(See pgm/uly_html_help.pro)
NAME: ULY_LINE PURPOSE: Define a spectral-line component USAGE: cmp = uly_line(wave, sigma, LSF=lsf_file, NAME=name, LL=lim_wave, SL=lim_sigma, WL=lim_weight) ARGUMENT: WAVE: Input. [Angstroem] Wavelength of the line SIGMA: Input. [km/s] Broadening of the line KEYWORDS: LSF: Name of the file containing a relative LSF to be injected in the template. NAME: A string, name of this component. By default a unique name is generated. LL: Permitted limits for the fitted wavelength (in Angstroem). If given, it must be an array of two values. SL: Permitted limits for the velocity dispersion, sigma (in km/s). If given, it must be an array of two values. WL: Permitted limits for the weight of each model component [min_w, max_w]; given not normalized. If a single value is passed, take it for 'min_w'. Note that this constraints works only in the case of multiple components. DESCRIPTION: Return a component to fit a single line (emission or absorption). The model is either an unresolved line (Dirac, if SIGMA is not given) or a Gaussian of standard deviation SIGMA, in km/s. (note that the line may be convolved with a LOSVD in the fitting process if ULYSS is called with KMOMENT > 1). The free parameters are the wavelength of the line, its gaussian broadening and the weight of the component, determining the height or depth (intensity) of the line. In the future we may modify this procedure to make the Gauss-Hermite coefficients (h3 h4) of the line other free parameters. This cmp can be passed to ULYSS. The functions ULY_LINE_INIT and ULY_LINE_EVAL attached in this file are automatically called by the fitting routines. OUTPUT: cmp structure or array of structures, for more detailed explanation check ULY_FIT. EXAMPLE: The following example shows how to fit the H & K lines in a spectrum. Note that using an additive term (AD=0) is required to fit the continuum. spect = uly_spect_read(uly_root+'/data/m67.fits') cmp1 = uly_line(3969e, 400e) cmp2 = uly_line(3934e, 400e) cmp = [cmp1, cmp2] ulyss, spect, cmp, AD=0, /PLO SEE ALSO: Definition of other components: ULY_SSP, ULY_TGM, ULY_STAR REQUIRED FUNCTION: ULY_CMP_NAME ULY_SPECT_ALLOC ULY_SPECT_FREE ULY_SPECT_LSFCONVOL ULY_SPECT_LOSVDCONVOL HISTORY: Mina Koleva, 2008/05 created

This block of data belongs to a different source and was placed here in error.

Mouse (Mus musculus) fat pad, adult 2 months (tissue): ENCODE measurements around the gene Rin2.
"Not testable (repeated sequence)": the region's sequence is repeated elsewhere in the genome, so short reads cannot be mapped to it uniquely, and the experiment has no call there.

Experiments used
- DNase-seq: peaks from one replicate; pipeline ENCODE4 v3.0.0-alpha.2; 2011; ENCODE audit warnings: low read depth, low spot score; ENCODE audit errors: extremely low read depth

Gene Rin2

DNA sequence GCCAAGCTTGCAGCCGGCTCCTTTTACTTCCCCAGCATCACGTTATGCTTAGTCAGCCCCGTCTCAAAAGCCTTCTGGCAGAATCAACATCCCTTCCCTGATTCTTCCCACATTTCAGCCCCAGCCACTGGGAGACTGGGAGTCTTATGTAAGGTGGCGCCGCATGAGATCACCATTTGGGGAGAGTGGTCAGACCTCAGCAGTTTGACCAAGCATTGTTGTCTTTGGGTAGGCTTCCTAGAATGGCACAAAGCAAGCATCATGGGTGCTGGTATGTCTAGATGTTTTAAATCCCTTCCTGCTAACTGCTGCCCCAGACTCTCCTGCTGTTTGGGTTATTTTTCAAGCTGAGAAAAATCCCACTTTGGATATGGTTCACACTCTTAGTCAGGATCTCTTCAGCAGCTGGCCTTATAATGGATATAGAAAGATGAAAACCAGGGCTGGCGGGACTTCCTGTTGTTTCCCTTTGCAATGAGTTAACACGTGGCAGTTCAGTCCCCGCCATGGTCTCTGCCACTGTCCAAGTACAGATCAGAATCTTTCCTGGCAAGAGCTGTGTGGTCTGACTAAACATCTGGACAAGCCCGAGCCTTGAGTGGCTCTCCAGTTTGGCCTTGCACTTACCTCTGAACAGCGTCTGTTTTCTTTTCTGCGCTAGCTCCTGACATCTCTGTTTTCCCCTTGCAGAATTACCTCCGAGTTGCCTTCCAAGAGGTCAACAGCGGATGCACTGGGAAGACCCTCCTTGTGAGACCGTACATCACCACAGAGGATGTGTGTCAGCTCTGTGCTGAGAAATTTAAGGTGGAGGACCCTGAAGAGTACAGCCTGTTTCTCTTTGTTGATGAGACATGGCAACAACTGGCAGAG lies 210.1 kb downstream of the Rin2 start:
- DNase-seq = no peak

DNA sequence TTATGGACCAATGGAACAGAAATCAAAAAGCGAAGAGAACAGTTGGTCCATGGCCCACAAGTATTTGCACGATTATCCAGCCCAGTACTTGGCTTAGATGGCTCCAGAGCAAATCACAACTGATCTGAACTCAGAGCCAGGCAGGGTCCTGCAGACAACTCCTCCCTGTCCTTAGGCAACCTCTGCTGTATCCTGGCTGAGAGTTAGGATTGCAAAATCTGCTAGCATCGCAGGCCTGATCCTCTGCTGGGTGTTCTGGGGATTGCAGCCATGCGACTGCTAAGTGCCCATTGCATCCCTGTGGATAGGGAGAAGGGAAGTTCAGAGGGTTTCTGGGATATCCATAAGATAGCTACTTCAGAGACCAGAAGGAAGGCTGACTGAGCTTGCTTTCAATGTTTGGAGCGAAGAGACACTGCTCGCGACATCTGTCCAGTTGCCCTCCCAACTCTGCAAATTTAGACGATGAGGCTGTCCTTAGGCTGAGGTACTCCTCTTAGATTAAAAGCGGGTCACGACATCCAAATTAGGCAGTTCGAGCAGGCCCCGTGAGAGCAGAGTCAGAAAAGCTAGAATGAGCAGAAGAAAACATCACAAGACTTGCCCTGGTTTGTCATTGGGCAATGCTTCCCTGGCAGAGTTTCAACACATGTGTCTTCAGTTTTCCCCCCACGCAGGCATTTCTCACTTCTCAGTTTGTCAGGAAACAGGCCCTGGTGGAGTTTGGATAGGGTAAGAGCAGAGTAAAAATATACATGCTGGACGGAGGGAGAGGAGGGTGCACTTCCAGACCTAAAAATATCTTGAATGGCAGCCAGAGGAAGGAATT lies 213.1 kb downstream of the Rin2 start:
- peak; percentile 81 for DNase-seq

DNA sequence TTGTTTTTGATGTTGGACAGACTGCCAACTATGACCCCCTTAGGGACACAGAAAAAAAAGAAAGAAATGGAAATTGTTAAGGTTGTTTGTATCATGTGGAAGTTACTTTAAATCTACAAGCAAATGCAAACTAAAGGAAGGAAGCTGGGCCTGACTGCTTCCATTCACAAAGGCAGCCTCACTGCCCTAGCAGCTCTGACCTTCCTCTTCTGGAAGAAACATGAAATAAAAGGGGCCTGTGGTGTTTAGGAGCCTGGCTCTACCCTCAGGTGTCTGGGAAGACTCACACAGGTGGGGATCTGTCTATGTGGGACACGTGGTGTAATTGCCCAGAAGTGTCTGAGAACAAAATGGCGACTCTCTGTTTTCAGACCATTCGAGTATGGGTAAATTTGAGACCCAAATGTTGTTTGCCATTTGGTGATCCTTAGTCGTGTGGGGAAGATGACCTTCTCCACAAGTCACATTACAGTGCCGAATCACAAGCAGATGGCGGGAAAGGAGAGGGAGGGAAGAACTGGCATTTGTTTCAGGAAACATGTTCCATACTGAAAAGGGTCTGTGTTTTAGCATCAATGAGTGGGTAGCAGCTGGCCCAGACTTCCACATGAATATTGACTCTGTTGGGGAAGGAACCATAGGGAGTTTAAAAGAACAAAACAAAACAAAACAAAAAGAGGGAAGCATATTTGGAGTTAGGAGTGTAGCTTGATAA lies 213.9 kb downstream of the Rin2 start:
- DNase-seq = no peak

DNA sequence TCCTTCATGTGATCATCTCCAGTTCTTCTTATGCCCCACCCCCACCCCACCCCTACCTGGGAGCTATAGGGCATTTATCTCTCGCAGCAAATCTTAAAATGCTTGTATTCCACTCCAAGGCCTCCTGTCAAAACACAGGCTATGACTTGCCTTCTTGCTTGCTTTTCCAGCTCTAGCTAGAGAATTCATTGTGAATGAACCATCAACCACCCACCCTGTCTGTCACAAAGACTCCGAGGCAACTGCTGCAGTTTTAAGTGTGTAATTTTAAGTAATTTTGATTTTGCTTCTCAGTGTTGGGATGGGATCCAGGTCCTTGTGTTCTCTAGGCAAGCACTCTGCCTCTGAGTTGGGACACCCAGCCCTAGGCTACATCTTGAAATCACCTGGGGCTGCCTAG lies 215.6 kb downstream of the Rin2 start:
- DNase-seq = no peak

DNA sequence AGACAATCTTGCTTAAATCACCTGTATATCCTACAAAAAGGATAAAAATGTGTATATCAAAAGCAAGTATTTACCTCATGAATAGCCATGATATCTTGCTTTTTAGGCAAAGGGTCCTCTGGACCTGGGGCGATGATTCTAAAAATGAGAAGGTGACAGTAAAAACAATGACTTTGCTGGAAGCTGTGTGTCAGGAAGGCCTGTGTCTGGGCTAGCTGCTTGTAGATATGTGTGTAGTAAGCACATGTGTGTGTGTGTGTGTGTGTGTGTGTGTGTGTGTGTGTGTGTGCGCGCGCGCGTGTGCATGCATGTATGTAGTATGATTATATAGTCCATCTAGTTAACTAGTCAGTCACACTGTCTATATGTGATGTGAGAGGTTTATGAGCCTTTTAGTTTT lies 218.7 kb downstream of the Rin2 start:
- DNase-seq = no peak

(See pgm/uly_line.pro)